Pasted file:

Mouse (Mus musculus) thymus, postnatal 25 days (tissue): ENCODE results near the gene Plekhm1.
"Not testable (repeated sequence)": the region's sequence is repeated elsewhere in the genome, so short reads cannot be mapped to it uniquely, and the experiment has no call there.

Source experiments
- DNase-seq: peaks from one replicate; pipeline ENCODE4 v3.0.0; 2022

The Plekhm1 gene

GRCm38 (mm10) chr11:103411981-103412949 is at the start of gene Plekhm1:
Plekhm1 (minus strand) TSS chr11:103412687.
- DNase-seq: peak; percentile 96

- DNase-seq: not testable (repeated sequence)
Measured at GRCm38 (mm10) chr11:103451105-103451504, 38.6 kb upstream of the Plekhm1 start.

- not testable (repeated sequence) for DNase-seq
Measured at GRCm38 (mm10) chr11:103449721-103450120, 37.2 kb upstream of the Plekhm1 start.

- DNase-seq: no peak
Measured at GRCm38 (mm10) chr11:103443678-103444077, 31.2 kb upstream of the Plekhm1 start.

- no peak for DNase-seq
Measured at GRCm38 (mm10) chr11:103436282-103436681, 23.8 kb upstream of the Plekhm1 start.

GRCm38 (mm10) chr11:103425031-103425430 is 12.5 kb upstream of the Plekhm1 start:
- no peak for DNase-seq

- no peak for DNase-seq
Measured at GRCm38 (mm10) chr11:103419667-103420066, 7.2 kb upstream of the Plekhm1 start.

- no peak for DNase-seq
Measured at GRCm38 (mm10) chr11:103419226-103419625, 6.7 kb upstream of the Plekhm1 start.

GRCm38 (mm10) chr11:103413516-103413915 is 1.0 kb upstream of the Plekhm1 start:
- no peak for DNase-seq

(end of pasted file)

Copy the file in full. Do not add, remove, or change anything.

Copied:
Mouse (Mus musculus) thymus, postnatal 25 days (tissue): ENCODE results near the gene Plekhm1.
"Not testable (repeated sequence)": the region's sequence is repeated elsewhere in the genome, so short reads cannot be mapped to it uniquely, and the experiment has no call there.

Source experiments
- DNase-seq: peaks from one replicate; pipeline ENCODE4 v3.0.0; 2022

The Plekhm1 gene

GRCm38 (mm10) chr11:103411981-103412949 is at the start of gene Plekhm1:
Plekhm1 (minus strand) TSS chr11:103412687.
- DNase-seq: peak; percentile 96

- DNase-seq: not testable (repeated sequence)
Measured at GRCm38 (mm10) chr11:103451105-103451504, 38.6 kb upstream of the Plekhm1 start.

- not testable (repeated sequence) for DNase-seq
Measured at GRCm38 (mm10) chr11:103449721-103450120, 37.2 kb upstream of the Plekhm1 start.

- DNase-seq: no peak
Measured at GRCm38 (mm10) chr11:103443678-103444077, 31.2 kb upstream of the Plekhm1 start.

- no peak for DNase-seq
Measured at GRCm38 (mm10) chr11:103436282-103436681, 23.8 kb upstream of the Plekhm1 start.

GRCm38 (mm10) chr11:103425031-103425430 is 12.5 kb upstream of the Plekhm1 start:
- no peak for DNase-seq

- no peak for DNase-seq
Measured at GRCm38 (mm10) chr11:103419667-103420066, 7.2 kb upstream of the Plekhm1 start.

- no peak for DNase-seq
Measured at GRCm38 (mm10) chr11:103419226-103419625, 6.7 kb upstream of the Plekhm1 start.

GRCm38 (mm10) chr11:103413516-103413915 is 1.0 kb upstream of the Plekhm1 start:
- no peak for DNase-seq